The RC Church in Ireland, coming out fighting: a wise strategy?
It has not been a good week for the Roman Catholic Church in Ireland. The report prepared by a team led by Judge Yvonne Murphy on sexual abuse by priests in the Diocese of Cloyne was published, and it documents an astonishing tale of abuse, cruelty, neglect, cover-up, misrepresentation, failure of cooperation, and non-compliance not just with the law but with basic human decency. Of course the Cloyne report was not setting out some isolated incidents in the South of Ireland; from Judge Murphy’s previous report on the Dublin Archdiocese, from reports on other dioceses and from an ever-longer list of individual cases that began with disclosures in the mid-1990s about Fr Brendan Smyth’s abuse of over 100 victims, we know that there has been a terrible pattern of abuse that seems to have corrupted the church in almost every corner of the land. Of course not every priest was an abuser: most were not. But it is inconceivable that the culture of abuse and cover-up was not something that most would have been aware of, but none spoke up. It is hard to accept the point made by some defenders of the Roman Catholic church – that a small number of perverted men have brought shame on a generally good institution – because if it were a good institution, it would not have harboured this evil in its midst. There were too many abusers, and too many victims, for this to be seen as the successfully hidden wicked deeds of a tiny and unrecognised minority.
I strongly suspect that if this pattern of abuse had been revealed about any other organisation, that organisation would long before this have been wound up, either voluntarily or by order of the state. Though it must be so hard to bear for many good people of faith to see their church being exposed and then pilloried in this way, it is probably also hard for the victims and those shocked by what they have learned to understand why the organisation is allowed to continue, indeed to continue to have a special role in the care of the young.
Without doubt reflecting the public mood, the Taoiseach (Irish Prime Minister) Enda Kenny launched a strong attack on the church, and on its Vatican-based leadership in particular, in a speech in Dáil Éireann. This is an extract from his speech:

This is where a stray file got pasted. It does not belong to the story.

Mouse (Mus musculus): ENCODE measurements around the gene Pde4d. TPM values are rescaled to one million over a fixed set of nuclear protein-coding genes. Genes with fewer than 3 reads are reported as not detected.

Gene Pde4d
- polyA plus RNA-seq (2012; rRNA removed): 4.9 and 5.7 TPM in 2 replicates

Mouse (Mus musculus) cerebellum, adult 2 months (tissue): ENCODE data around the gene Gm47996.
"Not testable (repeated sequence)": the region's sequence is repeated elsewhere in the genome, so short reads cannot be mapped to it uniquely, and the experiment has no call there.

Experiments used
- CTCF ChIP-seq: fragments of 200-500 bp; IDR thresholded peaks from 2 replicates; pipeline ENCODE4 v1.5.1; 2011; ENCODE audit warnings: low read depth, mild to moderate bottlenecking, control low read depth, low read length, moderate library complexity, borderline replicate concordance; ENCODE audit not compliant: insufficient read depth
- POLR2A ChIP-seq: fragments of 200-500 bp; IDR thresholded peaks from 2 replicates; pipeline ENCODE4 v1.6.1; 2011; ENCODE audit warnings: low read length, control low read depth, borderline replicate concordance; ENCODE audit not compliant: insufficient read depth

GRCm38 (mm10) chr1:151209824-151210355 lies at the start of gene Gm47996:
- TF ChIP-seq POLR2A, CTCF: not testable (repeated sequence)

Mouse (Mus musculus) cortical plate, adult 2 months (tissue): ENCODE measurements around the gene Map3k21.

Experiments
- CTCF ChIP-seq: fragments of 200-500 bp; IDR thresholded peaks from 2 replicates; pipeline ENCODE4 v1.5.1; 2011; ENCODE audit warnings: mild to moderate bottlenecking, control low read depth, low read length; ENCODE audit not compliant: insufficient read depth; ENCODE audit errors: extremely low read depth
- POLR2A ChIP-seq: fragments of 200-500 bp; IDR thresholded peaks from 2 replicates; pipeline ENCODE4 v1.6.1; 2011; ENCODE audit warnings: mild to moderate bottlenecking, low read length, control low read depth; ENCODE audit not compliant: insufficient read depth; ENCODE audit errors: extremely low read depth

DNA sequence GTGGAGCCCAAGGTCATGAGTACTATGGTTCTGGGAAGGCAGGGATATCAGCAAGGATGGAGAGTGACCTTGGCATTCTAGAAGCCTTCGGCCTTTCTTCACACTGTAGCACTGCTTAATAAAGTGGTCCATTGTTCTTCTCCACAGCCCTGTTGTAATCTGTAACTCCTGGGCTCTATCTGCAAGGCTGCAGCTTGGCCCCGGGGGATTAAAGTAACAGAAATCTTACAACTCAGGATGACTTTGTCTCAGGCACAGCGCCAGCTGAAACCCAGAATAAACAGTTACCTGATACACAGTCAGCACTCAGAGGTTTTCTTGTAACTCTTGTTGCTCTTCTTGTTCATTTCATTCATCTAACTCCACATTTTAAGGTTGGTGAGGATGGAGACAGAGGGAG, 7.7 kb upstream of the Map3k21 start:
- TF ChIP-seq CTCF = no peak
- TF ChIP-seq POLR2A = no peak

‘The report excavates the dysfunction, disconnection and elitism that dominates the culture of the Vatican to this day. The rape and torture of children were down-played or managed to uphold the primacy of the institution, its power, standing and reputation. Far from listening to evidence of humiliation and betrayal with St. Benedict’s “ear of the heart”, the Vatican’s reaction was to parse and analyse it with the gimlet eye of a Canon lawyer. This calculated, withering position is the polar opposite of the radicalism, humility and compassion on which the Roman Church was founded. Such radicalism, humility and compassion comprise the essence of its foundation and purpose. This behaviour is a case of Roma locuta est: causa finita est, except in this instance nothing could be further from the truth.’
The church, however, has not been entirely willing to accept this criticism. The Vatican, in a diplomatic step that signifies anger with the Irish government, has recalled the Papal Nuncio to Rome for consultations. Furthermore, writing in the Irish Times, the eminent Roman Catholic theologian Fr Vincent Twomey criticised the Taoiseach for his attack on the Vatican and suggested that the primary responsibility lay with the state. These steps and responses suggest that the church has not understood the position it is in. Indeed the only church leader to have consistently shown an appreciation of the awfulness of what was done and the responsibility to address it has been the Archbishop of Dublin, Dr Diarmuid Martin.
It is difficult to know what should be done with, or to, the Roman Catholic Church. But if one were advising the church one would certainly not be suggesting to them that becoming prickly, or attempting to allocate blame elsewhere, is a clever strategy. Its loyal and faithful members have rights to be ministered to; were it not for that, it would not seem obvious to me why it should not be disbanded.
For those of faith – and I include myself in the number – this has been the most terrible of times. More still, for the victims it has been a time not just of torture and abuse, but then of having to live without vindication and without self-respect. That is an unbelievably awful gift to present to Christianity, and it has subverted and perverted the mission of the church and the teachings of its founder. It has all but destroyed whatever is good in the legacy.